Cash - about to become extinct?
Cash - about to become extinct? iStock

Israel's Law on Reducing the Use of Cash came into force in 2019 and next week, on August 1, the threshold for cash transactions is set to drop from NIS 11,000 to just NIS 6,000.

This amount refers to payments to businesses, including the self-employed and freelancers. Payments between private individuals (for example, when purchasing a property) have a higher cash threshold though that too is set to drop next week, from NIS 50,000 to NIS 15,000. The threshold for car purchases is the exception and will remain unchanged at NIS 50,000.

Around NIS 5 billion have already been collected in fines since the restrictions were voted into law. Tens of thousands of audit-raids on businesses have been conducted by the Tax Authority with thousands of violators penalized. In 2022 alone, around 6,000 audits have been conducted so far, with 2,189 law-breakers identified, representing a sum of NIS 35 million in illicit transactions.

According to Globes, Tax Authority figures show a gradual increase in compliance with the law, from around 84 percent in 2019 to 92 percent in 2021 and 95 percent in 2022.

The stated purpose of the law is to force the general public to use digital means of payment rather than cash, so that transactions can be easily monitored. The theory is that this will stifle black market activity, limit opportunities for tax evasion, and even make it harder for terrorists to operate (purchasing weapons, paying operatives etc.) Evidence exists that these objectives can be attained when smaller sums are concerned; however, those dealing with larger sums are more likely to identify opportunities to launder cash abroad, which has led to calls in countries such as Germany, which currently has no limits on cash transactions, to put such limits in place in order to stop the country from being a destination for those seeking to process their money.

In Israel there are few exceptions to the laws on cash transactions. One notable exception is that applied to gemachim, free-loan funds that are operated mostly by haredi Jews and lend out money without interest (in order to comply with halakhah, Jewish law, which forbids taking interest in most circumstances). Another exception applies to PA Arabs, although according to attorney Uri Goldman, this situation will be rectified by the end of 2022. Until then, only cash payments above the amount of NIS 50,000 made to PA Arabs must be reported to the authorities.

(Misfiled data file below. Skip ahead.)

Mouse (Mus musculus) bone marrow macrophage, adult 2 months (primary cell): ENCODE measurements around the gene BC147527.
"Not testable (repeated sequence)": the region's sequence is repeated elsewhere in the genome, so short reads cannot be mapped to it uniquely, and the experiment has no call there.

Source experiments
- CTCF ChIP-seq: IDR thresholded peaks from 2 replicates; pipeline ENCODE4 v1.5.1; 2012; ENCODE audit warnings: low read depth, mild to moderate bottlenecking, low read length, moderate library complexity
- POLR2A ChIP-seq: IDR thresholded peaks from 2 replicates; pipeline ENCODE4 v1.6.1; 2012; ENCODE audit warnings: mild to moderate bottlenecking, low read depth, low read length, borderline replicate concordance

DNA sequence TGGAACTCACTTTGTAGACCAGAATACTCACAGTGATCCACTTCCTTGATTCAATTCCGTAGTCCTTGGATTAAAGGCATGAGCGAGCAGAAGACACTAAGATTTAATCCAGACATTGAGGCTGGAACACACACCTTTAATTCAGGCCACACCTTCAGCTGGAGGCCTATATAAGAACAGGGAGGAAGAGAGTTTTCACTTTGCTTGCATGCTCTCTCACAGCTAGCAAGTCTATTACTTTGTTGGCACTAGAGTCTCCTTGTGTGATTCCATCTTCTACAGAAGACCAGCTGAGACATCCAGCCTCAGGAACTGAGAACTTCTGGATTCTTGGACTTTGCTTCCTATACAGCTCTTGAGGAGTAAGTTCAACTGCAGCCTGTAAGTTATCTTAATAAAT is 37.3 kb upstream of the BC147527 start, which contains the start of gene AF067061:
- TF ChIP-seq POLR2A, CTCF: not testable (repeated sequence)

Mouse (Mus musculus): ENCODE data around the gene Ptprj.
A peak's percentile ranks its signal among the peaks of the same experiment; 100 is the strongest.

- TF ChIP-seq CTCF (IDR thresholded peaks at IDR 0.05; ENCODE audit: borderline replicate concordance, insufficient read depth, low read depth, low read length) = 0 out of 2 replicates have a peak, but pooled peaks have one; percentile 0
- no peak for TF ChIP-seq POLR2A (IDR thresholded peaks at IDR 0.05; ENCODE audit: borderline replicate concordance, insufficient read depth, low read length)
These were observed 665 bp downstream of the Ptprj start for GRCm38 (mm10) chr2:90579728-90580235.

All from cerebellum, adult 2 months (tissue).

Goldman told Globes that, "The change to the law will mainly affect the self-employed and freelancers, such as renovators, plumbers, etc., for whom the difference between NIS 11,000 and NIS 6,000 will have a negative impact. The change will also have a detrimental effect on those renting or renting out property, as the threshold here will be dropping from NIS 50,000 to NIS 15,000. Individuals and businesses selling products such as electrical goods and furniture will also be greatly affected by the lowering of the ceiling."

Violations of the law are punishable by significant fines, starting at 15 percent of the transaction if the cash payment was less than NIS 25,000 to a business, increasing to 20 percent where the transaction was between NIS 25,000 and NIS 50,000, and reaching 30 percent for larger transactions.

Between private individuals, the fines are lower, starting at NIS 10,000 for payments up to NIS 25,000, increasing to 15 percent for amounts up to NIS 50,000, and 25 percent for larger sums. As for people who are found to have been paid a salary in cash, they will be fined just five percent if the payment was above the NIS 6,000 ceiling but below NIS 8,500.

It is important to note that the penalties apply to payment by check and banker's check, as well as by actual banknotes.

Furthermore, splitting payments is a criminal offense. "Splitting transactions is prohibited and is a criminal offense punishable by three years in prison," attorney Goldman told Globes. Repeat offenders potentially also face jail sentences.

Unlike many other countries, the laws in Israel apply also to tourists. Goldman also noted that, "Responsibility for breaking the law rests on both parties to the transaction - the individual, the paying customer, and the business owner - but the sanctions imposed are different."

A short period of grace will apply following August 1, but there are plans afoot to impose additional restrictions on cash in the future, with the Treasury and Tax Authority pushing for a law prohibiting any citizen from holding more than NIS 200,000 in cash in his home.